That last month, I could look only in his eyes, for that is where he was. His face was covered with raw open sores. His gray translucent skin was stretched tautly from bone to bone. He had become a body with which I had no history.
When I got scared, I held him in my arms and stared into his eyes. They were clear and beautiful and familiar. That is where we connected now.
That last month I remember as snapshots of black and gray. Even the blood Rob bled, in my memory, lacks color. Time is distorted and that month seems much longer than a month is. I can still feel myself pushing away certain memories.
It has been years since Rob died and the black flashes stay a little longer now, and very slowly, like a photograph coming up in a darkroom tray, I begin to see the memory develop and fix. When I met Rob, he was beginning to lose weight. I watched him chart his unexplained fevers daily.
A friend commented that he thought I was courageous to get involved with someone who was beginning to get sick. Courage had nothing to do with it. I knew after spending a few weeks with Rob, that this was the man I would allow myself to love and with more difficulty, allow to love me.
I committed to make the journey of my life with him, not knowing where it would lead. It was quite simply, the wisest decision I ever made.
My years with Rob are how I measure time now. Everything else comes either before or after.
The differences between Rob and me were considerable. Rob was very well read and graduated magna cum laude from Harvard. I barely made it through high school. Rob was compulsive about neatness and order. I would leave my clothes in a pile where I removed them. I had been living on my own since I was 17 and had developed street smarts that Rob never did.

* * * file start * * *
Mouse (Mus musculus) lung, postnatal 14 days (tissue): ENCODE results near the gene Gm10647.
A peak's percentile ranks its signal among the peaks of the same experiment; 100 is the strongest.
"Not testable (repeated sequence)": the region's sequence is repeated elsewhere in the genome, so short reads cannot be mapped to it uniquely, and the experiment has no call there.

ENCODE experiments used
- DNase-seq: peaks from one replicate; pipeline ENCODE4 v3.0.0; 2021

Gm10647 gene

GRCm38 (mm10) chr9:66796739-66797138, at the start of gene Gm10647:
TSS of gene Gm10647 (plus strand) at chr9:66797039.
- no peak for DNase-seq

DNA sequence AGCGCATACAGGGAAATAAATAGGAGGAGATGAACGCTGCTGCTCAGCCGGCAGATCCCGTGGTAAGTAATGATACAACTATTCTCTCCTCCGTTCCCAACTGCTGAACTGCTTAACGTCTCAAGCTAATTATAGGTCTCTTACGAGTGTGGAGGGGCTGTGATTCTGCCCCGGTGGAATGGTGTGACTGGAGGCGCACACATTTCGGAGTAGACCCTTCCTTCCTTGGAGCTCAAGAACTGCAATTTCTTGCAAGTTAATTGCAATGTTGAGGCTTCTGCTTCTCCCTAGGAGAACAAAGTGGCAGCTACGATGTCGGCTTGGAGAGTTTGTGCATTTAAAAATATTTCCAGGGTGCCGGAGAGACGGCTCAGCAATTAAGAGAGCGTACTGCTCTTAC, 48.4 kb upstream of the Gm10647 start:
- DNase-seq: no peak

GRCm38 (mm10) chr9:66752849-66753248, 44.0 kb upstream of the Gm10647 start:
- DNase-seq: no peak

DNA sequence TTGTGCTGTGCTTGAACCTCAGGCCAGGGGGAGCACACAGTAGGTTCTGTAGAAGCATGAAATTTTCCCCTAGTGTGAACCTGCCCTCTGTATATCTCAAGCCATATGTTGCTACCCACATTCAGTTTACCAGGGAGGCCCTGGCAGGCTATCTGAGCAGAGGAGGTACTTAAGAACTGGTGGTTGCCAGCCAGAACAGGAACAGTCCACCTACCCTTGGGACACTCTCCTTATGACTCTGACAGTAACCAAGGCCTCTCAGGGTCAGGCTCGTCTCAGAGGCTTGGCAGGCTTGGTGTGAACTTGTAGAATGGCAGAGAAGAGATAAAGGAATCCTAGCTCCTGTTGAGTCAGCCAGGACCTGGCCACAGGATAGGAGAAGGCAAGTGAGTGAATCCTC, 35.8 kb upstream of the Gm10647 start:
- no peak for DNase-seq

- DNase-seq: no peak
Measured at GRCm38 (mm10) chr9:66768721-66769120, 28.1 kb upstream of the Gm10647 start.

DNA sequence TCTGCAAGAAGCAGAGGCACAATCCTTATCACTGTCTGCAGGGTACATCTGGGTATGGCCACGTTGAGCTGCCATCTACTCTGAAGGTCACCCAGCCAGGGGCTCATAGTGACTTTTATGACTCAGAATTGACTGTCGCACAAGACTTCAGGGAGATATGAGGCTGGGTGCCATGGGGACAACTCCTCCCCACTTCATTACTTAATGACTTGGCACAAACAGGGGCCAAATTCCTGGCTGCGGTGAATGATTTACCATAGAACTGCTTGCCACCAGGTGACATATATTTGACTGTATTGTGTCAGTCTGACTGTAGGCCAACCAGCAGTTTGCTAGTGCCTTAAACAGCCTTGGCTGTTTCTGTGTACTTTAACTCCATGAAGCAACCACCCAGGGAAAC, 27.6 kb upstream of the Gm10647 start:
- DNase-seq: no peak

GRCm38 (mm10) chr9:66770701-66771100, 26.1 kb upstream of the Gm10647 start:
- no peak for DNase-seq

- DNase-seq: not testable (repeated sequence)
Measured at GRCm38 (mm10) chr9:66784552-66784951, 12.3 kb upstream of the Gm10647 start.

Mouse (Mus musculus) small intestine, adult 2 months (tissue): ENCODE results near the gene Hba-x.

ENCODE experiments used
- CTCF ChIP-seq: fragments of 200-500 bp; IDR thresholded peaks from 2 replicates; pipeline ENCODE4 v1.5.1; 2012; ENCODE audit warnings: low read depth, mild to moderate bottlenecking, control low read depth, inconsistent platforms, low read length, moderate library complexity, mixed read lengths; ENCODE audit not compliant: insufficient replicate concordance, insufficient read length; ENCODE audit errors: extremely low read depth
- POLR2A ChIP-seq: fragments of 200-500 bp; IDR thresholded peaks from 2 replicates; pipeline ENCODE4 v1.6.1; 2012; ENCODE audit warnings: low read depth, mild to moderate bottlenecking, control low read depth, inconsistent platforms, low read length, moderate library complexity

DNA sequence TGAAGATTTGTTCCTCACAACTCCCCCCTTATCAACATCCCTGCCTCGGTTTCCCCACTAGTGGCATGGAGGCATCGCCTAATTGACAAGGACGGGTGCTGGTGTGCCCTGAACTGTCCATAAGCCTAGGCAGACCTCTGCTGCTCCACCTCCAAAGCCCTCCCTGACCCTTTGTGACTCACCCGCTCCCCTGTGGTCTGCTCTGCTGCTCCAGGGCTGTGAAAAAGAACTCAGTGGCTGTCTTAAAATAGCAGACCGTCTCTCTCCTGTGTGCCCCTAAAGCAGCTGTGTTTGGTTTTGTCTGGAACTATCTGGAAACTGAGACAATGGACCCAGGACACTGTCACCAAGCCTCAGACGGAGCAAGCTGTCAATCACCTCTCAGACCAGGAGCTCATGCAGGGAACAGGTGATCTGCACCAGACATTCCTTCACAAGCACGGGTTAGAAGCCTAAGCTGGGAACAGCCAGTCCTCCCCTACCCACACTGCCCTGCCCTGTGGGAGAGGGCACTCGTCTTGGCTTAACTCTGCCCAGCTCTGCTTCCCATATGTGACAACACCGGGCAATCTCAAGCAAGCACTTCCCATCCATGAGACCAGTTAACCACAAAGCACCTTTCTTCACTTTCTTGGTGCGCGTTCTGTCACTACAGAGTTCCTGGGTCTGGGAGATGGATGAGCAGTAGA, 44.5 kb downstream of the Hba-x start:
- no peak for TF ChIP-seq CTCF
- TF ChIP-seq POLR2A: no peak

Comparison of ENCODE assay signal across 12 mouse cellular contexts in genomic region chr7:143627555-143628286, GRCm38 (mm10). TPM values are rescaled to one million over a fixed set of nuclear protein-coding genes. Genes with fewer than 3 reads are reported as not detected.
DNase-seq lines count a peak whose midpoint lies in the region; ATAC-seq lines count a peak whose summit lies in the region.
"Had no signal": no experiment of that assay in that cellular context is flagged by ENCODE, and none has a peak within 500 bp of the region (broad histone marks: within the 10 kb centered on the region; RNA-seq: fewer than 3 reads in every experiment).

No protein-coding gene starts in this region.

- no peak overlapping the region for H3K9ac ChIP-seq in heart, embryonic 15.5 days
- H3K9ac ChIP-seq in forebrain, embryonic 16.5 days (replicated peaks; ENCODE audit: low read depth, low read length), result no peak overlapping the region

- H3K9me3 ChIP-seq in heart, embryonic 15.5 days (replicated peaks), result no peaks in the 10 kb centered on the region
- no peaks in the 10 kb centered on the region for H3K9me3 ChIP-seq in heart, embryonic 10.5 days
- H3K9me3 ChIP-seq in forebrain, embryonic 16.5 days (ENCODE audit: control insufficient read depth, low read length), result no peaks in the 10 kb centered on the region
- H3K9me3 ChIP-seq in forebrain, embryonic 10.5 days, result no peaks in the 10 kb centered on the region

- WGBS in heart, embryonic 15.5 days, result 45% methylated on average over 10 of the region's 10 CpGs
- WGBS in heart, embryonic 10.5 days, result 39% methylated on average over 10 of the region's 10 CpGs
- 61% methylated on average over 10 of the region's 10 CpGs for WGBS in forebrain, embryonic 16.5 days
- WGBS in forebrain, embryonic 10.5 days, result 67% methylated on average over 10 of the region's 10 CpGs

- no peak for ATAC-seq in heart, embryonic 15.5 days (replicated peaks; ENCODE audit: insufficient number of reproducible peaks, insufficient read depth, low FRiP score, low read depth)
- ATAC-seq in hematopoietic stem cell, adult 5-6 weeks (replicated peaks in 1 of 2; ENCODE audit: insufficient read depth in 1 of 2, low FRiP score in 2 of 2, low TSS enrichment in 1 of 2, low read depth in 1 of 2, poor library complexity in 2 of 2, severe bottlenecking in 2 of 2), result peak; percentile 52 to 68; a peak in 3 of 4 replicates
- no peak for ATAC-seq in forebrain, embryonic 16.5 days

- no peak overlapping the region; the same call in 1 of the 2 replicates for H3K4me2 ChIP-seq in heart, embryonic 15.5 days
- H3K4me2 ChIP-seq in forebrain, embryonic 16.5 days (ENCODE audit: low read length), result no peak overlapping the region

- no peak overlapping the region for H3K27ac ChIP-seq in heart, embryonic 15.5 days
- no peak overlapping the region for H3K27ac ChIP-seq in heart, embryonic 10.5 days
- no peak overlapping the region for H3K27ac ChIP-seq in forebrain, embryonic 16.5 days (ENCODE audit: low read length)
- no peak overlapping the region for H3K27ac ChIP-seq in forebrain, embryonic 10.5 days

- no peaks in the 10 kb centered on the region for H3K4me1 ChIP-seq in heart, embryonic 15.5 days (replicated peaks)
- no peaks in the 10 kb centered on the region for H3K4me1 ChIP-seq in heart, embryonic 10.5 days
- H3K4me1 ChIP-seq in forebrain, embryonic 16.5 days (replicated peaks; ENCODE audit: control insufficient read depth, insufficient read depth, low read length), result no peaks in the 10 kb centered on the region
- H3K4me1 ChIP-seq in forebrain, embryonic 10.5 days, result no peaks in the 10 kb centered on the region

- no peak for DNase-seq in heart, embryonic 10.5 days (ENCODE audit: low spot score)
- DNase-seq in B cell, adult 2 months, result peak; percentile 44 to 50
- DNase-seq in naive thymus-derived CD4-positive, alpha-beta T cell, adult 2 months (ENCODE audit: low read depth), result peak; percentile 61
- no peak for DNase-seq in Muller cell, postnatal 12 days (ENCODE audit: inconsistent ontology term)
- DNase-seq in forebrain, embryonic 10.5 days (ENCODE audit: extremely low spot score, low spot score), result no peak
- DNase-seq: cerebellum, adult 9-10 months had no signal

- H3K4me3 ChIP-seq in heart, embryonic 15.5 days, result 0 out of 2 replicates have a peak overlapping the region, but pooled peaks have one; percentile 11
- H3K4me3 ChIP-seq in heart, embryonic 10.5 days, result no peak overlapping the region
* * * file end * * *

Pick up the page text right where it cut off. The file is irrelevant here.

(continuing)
In fact, he never stopped being naive. But instead of allowing these differences to become a wedge, we learned from each other because of them.
Three years before he died, Rob told me he needed to pursue a spiritual path to deal with what he knew was in store for him. He decided, having been born a Jew, that he would study the Torah. Up until then, he had no particular religious connection with Judaism, but like many Jews, he had a strong cultural bond.
In typical fashion, he excelled in his studies and for this, in that last month, the rabbis with whom he was studying, honored him in a ceremony naming him a maggid. Maggid in Hebrew means: a teacher or storyteller.
It is an honor that is rarely bestowed to a layperson and Rob was indeed honored. He had won many awards including two Emmys and a Peabody award for journalism but this was the acknowledgement of which he was most proud. At that ceremony, our family and friends listened as Rob spoke of how generations ago a person’s character seemed to be so important, and that today no one talks about character. Rob had character. He was the most decent person I have ever known.
That last month, we had another ceremony at our home. For a long time Rob had wanted some formal acknowledgement of our love. I’d had no interest in emulating a tradition that had never welcomed me. But one night, that last month, I looked at Rob’s body in the bed and decided I wanted to marry him. He was so riddled with pain that there was a moan coming from him that seemed disconnected, as if his body was screaming but not his soul. He once described the pain as a beehive in his brain with thousands of killer bees swarming and stinging him from within.
I wanted to give him this gift. And so, before our closest friends, family, our dogs and our doctors, we stood on our deck and celebrated our love for each other. Not a commitment ceremony really, for the commitment had been made many years before. Rob was frail and had trouble standing that Sunday, and yet his face radiated enormous power and strength. His eyes were present and filled with tears of joy.
He died exactly one month to the day with the gold band on his bony finger that matched the one on mine. He was 41.